Chemistry Unit 1 Whole Summary

Fundamental Ideas

  • Protons have a mass of 1 and charge of +1, Electrons have mass of almost 0 and charge of -1 and Neutrons have a mass of 1 and a charge of 0.
  • Electronic configuration is the number of electrons in each shell e.g. Argon = 2,8,8
  • Covalent bonding is when a non-metal and non-metal bond together.
  • Ionic bonding is when a metal and non-metal transfer electrons to make ions then opposites attract.
  • Metalic bonding is when two metals bond together.
  • Bonding of sodium and chloride is ionic bonding. Sodium loses one electron and becomes a positive ion, chloride gains that electron and become negatively charged. The two oppositely charged ions are attracted to each other and chemically bond.
  • The periodic table tells us about how many protons, neutrons and electrons in every element. They are in groups according to how many electrons are on their outer shell and the row they are on is how many shells there are.
  • In an atom the protons and neutrons are in the nucleus and electrons are on the outside.
1 of 7

Rocks & Building materials

  • Thermal decomposition is when calcium carbonate in limestone breaks down when heated to make calcium oxide and carbon dioxide.
  • Equation for thermal decomposition:

Calcium carbonate(CaCO2) > Calcium oxide(CaO) + Carbon dioxide(CO2)

  • Limestone reaction cycle:

Calcium carbonate > heat and carbon dioxide > Calcium oxide > add water > calcium hydroxide > add more water and filter > calcium hydroxide solution > add carbon dioxide > Calcium carbonate.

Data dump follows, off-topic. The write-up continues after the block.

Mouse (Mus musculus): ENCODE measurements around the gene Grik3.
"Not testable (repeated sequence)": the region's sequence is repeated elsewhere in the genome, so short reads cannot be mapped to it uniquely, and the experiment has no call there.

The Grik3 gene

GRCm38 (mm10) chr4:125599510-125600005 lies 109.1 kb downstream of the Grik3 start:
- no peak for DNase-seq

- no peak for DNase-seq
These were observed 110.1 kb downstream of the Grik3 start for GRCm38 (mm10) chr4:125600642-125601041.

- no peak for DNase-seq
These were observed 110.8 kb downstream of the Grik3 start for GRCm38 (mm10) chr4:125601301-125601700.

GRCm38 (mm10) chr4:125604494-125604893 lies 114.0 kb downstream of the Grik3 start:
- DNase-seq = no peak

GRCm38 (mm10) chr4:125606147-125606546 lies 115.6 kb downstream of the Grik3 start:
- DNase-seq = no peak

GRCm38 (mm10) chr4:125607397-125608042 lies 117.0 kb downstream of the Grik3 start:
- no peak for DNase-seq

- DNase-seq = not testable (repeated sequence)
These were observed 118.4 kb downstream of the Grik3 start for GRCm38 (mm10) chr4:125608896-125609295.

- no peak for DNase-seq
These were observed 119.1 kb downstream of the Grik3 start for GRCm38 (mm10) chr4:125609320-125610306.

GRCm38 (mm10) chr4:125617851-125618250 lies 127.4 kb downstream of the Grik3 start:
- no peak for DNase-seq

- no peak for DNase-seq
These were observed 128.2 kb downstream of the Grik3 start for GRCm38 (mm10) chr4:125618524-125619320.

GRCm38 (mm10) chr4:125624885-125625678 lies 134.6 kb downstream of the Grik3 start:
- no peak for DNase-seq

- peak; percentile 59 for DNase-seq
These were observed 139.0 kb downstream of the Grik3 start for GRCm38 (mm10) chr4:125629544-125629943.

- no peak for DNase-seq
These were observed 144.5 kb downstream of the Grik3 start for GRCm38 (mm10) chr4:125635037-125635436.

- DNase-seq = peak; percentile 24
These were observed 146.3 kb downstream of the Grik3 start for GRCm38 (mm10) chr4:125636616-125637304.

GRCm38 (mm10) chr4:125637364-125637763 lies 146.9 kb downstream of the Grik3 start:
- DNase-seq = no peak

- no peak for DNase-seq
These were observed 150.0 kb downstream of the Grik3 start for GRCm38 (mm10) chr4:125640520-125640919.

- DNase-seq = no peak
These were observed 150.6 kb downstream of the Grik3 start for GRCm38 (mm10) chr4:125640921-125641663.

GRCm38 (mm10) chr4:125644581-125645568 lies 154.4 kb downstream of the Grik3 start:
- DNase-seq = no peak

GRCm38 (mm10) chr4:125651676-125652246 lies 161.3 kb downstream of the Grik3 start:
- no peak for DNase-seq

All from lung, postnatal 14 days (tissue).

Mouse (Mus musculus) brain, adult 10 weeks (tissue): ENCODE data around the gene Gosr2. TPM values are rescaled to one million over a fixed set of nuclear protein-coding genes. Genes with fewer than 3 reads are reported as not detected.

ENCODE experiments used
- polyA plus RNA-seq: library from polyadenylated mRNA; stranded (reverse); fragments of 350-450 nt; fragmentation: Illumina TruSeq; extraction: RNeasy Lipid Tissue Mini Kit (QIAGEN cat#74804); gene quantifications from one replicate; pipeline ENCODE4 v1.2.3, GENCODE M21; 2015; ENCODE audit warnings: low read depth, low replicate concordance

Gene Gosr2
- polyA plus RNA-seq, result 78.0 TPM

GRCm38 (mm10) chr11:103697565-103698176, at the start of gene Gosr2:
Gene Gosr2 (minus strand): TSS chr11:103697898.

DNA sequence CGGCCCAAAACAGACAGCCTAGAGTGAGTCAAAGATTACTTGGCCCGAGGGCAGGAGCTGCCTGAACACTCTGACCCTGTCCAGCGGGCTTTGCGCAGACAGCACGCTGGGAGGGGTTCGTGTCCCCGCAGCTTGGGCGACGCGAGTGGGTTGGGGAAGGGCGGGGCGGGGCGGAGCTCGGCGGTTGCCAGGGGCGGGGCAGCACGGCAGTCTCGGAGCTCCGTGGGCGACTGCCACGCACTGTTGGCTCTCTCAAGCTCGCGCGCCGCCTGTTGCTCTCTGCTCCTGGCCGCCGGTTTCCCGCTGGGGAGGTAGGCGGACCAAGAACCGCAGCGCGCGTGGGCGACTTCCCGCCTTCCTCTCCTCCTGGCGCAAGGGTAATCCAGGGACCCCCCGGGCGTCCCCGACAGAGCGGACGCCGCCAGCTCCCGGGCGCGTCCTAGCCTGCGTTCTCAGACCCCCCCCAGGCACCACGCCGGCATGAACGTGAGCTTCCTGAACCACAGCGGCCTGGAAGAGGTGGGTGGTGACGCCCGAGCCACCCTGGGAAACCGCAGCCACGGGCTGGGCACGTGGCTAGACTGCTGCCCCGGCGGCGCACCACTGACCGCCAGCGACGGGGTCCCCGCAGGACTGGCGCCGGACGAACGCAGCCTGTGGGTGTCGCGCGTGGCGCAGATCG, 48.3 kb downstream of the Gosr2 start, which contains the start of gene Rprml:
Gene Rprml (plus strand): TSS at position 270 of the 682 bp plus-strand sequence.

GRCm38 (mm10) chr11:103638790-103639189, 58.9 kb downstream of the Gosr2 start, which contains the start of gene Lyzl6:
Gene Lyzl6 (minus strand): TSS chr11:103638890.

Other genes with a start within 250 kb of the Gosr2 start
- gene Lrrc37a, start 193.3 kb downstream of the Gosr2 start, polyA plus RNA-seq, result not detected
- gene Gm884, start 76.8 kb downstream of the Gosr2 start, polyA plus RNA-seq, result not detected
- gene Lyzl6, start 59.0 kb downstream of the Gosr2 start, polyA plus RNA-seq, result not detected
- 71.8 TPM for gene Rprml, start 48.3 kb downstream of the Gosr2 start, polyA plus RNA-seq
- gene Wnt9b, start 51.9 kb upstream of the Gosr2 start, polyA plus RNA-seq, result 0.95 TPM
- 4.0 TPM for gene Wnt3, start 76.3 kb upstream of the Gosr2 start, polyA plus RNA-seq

• Cement is made by heating limestone with clay in a kiln.
  • Concrete is made by mixing aggregate with cement, sand and water.
  • Advantages of limestone quarrying: jobs, useful products, limestone has many uses like making buildings and statues.
  • Disadvantages of limestone quarrying: large area of land used up, machine used releases carbon dioxide into atmosphere, noise and site pollution, habitats destroyed.
2 of 7

Metals and their uses

  • An ore is a rock which contains enough metal to make it economically worth while to extract.
  • Iron is extracted by extracting iron from iron ore by reducing it using carbon in a blast furnace.
  • An alloy is a metal that is mixed with other elements e.g. steel is an alloy of iron.
  • Aluminium - Uses: drinking cans, cooking foil, saucepans, high-voltage electricity cables, areoplanes, space vehicles and bicycles. ~ Properties: silvery, shiny metal
  • Titanium - Uses: aircraft bodies, racing bikes, set engines, nuclear reactors, hip joints. ~ Properties: silvery-white metal.

4 ways of extracting copper

  • Smelting ~ heat copper ore very strongly in a furnace with air to produce crude copper.
  • Displacement ~ iron is more reactive that copper so it can displace copper from its solutions. Iron + copper sulfate > iron sulfate + copper
  • Bioleaching ~ bacteria feed on low-grade metal.
  • Phytomining ~ Plants can absorb copper ions from low-grade copper ore as they grow.
3 of 7

Crude oils & fuels

  • Fractional distillation is the process in which we seperate crude oil into useful components, according to their boiling points. The properties of each fraction depends on the size of the hydrocarbon molecules.